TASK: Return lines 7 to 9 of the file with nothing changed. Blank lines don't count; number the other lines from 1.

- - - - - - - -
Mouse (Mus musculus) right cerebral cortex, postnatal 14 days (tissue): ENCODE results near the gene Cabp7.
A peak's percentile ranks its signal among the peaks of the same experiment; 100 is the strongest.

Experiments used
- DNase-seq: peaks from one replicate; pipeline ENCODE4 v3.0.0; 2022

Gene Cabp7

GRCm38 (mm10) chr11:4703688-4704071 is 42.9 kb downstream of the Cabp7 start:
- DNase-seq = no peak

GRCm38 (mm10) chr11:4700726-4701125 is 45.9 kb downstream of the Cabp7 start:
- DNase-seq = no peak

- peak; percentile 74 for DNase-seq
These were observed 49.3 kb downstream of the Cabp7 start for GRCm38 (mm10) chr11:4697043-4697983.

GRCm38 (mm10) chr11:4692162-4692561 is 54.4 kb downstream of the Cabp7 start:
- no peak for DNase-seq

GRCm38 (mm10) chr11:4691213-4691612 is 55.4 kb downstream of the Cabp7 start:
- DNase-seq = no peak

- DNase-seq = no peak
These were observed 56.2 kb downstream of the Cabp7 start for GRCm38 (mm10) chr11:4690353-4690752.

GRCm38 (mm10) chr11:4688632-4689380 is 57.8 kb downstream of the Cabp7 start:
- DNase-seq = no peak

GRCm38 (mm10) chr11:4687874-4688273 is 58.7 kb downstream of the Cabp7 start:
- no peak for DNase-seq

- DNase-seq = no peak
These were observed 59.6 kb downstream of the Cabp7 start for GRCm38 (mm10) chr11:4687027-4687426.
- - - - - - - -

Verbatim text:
- DNase-seq = no peak

GRCm38 (mm10) chr11:4700726-4701125 is 45.9 kb downstream of the Cabp7 start:
- DNase-seq = no peak